Thursday, 2 July 2015

Afternoon tea at Stalag Luft III

What a coincidence! Or a lovely piece of serendipity. One of the chaps I am looking at for my Stalag Luft III research is Charles Lark, formerly of 460 Squadron. I picked up Charlie's memoir A Lark on the Wing this morning to read it again. At the beginning of the book, he wrote: ‘At the ripe old age of 83, I realise how lucky I am to be alive. Like the cat with nine lives, it often seems to me that I’m living on borrowed time. Roughly 58 years ago I was the sole survivor of a Wellington bomber shot down over Germany by a Messerschmitt 110 night fighter. Our plane was burning furiously from nose to tail, and plunging out of control towards the ground. No trace of the aircraft or the bodies of my four comrades have been found.’ And then I turned to the page where he describes his last operational trip with his all-Australian crew. It was on 2 July 1942.

Charlie really was lucky to be alive. He was badly injured and was eventually repatriated back to Australia.
Before he embarked on the long journey home in October 1943, he had an encounter with recent arrival in East Compound, Group Captain Douglas Wilson who later replaced Group Captain Massey as Senior British Officer, after Massey’s repatriation. As Charlie tells it, ‘The lads from our room invited him in for a cup of tea, and somebody produced a bar of chocolate. This was like gold to a Kriegie, and we were all horrified as he downed the lot. But we were all too polite, and nobody said a word.’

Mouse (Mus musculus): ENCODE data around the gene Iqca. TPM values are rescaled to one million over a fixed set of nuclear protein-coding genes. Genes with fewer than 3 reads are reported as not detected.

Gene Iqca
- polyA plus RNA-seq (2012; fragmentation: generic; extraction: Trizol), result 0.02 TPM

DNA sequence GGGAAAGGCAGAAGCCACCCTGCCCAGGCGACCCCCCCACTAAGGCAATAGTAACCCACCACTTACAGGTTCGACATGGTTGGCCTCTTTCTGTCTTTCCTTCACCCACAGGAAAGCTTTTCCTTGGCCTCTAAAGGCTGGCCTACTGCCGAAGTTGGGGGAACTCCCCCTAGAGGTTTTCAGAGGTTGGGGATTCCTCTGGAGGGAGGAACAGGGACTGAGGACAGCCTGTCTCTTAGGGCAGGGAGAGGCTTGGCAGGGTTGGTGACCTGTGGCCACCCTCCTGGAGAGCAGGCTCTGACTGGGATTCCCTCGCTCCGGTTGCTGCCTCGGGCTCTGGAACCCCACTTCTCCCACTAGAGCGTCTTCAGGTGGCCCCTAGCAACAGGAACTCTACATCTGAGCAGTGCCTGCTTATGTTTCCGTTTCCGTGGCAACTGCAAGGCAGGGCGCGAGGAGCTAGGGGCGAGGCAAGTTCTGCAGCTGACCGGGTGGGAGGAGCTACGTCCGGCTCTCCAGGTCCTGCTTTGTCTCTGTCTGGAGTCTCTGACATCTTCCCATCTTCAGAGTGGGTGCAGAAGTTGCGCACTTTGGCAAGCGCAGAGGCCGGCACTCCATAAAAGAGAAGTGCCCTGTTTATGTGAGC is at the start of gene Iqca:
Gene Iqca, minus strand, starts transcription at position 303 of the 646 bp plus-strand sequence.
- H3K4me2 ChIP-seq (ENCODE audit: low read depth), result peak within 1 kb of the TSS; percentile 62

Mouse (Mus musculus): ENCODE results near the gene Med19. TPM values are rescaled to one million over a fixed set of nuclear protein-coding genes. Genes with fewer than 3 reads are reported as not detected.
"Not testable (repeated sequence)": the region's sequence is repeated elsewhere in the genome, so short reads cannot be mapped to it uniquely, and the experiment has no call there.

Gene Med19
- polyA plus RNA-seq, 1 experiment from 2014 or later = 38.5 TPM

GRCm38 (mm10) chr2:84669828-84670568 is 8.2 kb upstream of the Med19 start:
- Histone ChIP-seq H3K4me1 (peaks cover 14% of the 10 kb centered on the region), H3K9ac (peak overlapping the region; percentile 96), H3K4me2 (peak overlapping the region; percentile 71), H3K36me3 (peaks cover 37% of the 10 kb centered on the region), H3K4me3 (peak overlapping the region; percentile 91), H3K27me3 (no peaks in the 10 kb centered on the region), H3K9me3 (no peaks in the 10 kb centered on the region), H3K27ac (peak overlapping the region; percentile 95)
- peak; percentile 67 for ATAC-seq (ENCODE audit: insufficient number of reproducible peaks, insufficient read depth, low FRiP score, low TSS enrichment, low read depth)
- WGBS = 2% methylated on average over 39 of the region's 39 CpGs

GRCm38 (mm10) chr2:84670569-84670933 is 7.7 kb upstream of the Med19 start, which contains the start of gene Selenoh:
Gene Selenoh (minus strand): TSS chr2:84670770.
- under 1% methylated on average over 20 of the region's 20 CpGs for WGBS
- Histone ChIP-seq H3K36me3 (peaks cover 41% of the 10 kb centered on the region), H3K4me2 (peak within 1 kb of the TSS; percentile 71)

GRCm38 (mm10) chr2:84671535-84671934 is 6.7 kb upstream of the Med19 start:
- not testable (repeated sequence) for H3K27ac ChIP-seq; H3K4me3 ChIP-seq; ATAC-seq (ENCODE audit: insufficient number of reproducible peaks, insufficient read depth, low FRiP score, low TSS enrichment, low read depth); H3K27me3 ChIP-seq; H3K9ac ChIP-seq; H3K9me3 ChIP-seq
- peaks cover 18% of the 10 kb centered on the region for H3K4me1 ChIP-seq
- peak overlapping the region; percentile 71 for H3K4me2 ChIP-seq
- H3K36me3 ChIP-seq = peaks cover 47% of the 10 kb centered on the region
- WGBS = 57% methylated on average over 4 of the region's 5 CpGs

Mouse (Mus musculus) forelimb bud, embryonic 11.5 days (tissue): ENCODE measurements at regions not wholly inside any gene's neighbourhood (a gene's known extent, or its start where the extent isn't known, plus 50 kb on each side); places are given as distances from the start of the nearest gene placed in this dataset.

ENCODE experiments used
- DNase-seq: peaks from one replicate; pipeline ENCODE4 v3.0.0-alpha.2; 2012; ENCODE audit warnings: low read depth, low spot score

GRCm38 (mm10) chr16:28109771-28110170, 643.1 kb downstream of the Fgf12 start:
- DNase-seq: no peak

It seems Group Captain Wilson developed a reputation for being a bit on the tooth. As Ross Breheny recalled, ‘He used to come up to our room every afternoon and eat all our bloody biscuits’. As far as Ross was concerned at least, Wilson was forgiven for scoffing the bikkies because ‘he was a very interesting man to talk to’ and would regale them with all sorts of RAAF service stories that never made the public record.

A handsome Charlie Lark lift from his memoir.

 Charlie Lark recalled the tea and coffee that was served with the ‘shared’ tea table treats. ‘The ersatz tea was carried back to the huts in dustbins. We understood it consisted of hot water poured over chopped twigs and leaves, flavoured with mint essence. Ersatz coffee, made from acorns, was available at certain times.’ Doesn’t sound overly attractive does it? And it certainly didn’t look it either, as these samples attest. Looks like some of the dust from the dust bins is mixed up with the leaves! 

Some of Charlie Lark's story is at



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